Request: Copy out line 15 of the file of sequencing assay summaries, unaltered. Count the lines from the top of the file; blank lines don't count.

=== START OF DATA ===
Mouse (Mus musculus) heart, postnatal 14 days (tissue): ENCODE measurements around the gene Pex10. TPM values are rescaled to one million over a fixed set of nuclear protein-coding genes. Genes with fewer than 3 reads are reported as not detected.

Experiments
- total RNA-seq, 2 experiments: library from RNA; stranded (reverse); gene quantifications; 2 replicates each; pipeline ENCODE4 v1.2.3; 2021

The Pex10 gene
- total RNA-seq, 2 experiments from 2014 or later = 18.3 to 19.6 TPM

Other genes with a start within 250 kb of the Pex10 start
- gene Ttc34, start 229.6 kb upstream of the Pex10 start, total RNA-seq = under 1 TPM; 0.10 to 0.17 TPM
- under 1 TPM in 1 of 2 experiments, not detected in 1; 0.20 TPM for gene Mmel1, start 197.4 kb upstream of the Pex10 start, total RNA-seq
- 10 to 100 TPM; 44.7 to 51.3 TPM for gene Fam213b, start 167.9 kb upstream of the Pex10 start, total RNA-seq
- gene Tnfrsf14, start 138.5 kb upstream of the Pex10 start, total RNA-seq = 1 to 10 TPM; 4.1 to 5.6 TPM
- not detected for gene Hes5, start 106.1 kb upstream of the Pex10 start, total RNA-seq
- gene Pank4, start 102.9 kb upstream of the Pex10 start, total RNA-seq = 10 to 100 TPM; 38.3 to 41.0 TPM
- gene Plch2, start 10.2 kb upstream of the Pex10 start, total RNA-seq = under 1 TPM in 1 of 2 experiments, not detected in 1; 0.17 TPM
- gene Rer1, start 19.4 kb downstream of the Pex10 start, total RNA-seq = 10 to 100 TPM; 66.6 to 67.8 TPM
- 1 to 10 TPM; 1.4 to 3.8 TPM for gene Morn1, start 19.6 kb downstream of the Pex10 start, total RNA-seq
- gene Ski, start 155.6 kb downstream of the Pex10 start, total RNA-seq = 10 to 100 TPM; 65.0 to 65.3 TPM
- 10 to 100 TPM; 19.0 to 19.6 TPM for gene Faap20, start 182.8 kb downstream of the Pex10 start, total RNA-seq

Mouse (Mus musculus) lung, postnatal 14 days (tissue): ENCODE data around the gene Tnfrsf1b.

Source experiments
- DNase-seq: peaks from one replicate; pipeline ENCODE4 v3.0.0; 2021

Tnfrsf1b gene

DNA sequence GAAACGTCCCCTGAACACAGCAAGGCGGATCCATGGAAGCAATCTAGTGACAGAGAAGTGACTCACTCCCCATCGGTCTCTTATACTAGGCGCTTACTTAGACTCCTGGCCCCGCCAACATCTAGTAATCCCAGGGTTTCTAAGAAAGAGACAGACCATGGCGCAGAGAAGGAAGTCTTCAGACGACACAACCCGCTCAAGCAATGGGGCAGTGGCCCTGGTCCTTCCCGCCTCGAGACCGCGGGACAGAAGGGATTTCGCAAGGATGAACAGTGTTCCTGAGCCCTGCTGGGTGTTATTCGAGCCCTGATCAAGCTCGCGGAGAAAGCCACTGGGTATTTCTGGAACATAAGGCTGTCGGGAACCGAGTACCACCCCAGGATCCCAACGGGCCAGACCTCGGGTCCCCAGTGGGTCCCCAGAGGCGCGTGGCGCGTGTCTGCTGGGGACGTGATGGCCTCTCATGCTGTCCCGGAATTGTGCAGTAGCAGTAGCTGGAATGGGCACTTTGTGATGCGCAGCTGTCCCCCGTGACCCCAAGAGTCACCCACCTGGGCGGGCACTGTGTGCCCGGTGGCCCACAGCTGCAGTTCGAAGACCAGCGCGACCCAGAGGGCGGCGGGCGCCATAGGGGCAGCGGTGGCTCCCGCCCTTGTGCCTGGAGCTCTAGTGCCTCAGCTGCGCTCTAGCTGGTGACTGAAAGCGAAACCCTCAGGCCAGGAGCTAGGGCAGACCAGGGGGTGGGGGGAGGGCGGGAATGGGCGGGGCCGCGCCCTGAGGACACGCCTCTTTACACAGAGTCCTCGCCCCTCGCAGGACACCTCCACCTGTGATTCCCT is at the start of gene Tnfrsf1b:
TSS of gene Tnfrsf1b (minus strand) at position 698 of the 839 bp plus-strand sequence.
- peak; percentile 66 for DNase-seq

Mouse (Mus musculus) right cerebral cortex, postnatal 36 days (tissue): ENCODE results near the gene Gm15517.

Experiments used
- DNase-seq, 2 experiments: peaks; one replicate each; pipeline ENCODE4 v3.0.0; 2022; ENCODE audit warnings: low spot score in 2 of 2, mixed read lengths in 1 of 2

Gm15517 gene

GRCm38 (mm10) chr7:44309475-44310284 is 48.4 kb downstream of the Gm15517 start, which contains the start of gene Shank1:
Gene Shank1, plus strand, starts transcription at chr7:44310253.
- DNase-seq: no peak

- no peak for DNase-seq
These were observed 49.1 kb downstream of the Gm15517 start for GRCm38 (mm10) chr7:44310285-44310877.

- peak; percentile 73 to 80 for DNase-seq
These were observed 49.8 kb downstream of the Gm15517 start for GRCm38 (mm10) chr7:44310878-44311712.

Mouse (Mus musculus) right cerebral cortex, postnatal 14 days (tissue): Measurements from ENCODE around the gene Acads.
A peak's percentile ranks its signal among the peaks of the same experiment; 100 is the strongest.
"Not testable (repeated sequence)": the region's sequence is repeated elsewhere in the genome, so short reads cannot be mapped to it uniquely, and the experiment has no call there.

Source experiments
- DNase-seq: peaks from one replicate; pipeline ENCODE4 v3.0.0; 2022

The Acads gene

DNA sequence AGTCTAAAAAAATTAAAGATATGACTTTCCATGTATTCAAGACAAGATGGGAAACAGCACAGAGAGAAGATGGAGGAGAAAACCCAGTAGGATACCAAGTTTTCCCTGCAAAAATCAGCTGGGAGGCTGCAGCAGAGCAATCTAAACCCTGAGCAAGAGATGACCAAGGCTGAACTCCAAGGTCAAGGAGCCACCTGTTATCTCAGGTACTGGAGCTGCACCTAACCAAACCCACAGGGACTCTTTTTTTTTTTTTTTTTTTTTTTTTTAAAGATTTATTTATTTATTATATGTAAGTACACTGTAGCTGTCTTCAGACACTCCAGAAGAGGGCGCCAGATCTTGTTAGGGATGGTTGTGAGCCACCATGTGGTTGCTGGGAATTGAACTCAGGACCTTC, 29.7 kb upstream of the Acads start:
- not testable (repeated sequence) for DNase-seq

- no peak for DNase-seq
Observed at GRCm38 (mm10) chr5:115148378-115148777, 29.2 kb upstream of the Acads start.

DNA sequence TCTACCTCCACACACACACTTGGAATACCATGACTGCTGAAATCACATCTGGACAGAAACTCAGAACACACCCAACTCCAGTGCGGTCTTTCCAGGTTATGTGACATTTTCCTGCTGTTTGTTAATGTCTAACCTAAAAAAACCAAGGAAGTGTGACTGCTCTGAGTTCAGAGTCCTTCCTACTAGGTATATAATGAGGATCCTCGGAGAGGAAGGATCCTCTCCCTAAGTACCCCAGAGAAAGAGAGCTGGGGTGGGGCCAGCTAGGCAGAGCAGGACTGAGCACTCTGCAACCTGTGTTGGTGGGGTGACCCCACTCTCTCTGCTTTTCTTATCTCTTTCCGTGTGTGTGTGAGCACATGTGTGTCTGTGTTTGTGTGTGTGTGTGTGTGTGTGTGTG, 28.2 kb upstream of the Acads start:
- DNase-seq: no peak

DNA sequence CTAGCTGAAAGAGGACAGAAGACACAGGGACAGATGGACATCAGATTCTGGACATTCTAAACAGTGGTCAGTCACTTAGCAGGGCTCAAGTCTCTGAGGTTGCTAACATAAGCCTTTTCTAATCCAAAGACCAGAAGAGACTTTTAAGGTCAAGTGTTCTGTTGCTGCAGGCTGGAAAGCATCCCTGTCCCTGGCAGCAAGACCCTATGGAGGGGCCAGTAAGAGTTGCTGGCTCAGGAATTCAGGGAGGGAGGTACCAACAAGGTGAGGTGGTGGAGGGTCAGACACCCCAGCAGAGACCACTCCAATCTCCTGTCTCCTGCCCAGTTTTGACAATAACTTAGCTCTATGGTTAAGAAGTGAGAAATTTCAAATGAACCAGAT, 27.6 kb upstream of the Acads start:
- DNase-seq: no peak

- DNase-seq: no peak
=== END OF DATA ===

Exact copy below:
- 1 to 10 TPM; 1.4 to 3.8 TPM for gene Morn1, start 19.6 kb downstream of the Pex10 start, total RNA-seq